Train to Pakistan, published in the year 1956, is an historical novel by Khuswant Singh. The theme swirls around the much debated partition of India for two nations. Mr. Singh has able-handedly thrown light on the gruelling circumstances and abject suffering of innocent people which they went through during the tragic partition. The novel is true, more in the right way, for covering the changing outlook of people assembling from different communities and religions, the way they lost trust over one-another, and the inevitable massacres.
Both sides (two nations) received equal damage by employing many ways of inhuman agonies. Mr. Singh writes less about the ‘Nehru-Jinnah’ politics involved and responsible for the partition; he instead dealt with the local feelings.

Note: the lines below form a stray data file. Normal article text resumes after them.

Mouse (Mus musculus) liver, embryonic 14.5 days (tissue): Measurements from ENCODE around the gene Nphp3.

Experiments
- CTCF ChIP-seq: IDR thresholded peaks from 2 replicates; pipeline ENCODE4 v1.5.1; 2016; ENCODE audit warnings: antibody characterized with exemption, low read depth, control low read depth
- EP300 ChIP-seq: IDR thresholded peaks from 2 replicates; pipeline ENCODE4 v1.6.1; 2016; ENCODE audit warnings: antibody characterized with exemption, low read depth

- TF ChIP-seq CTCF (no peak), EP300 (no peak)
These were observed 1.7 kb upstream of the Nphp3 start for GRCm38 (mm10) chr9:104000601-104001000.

During the summer of 1947 when the news of partition came, over 10 million people doomed to move and seek refuge. They were living together but under the heat of partition they got involved into mass killing and other atrocities. It was a civil war and the whole of Northern India was under it.
The only safe hideouts are the far-off, remote villages. So, Mr. Singh takes the story to Mano Majra, a small village where Sikhs and Muslims live together in communal harmony. As the proceedings of the partition begin, the village receives a train full of corpses for a clandestine funeral. Eventually, the communal harmony is ravaged and people take the partition as a tool for escapism and a reason to practice brutality.
Train to Pakistan is a compelling tale of tragedy, violence and civil war.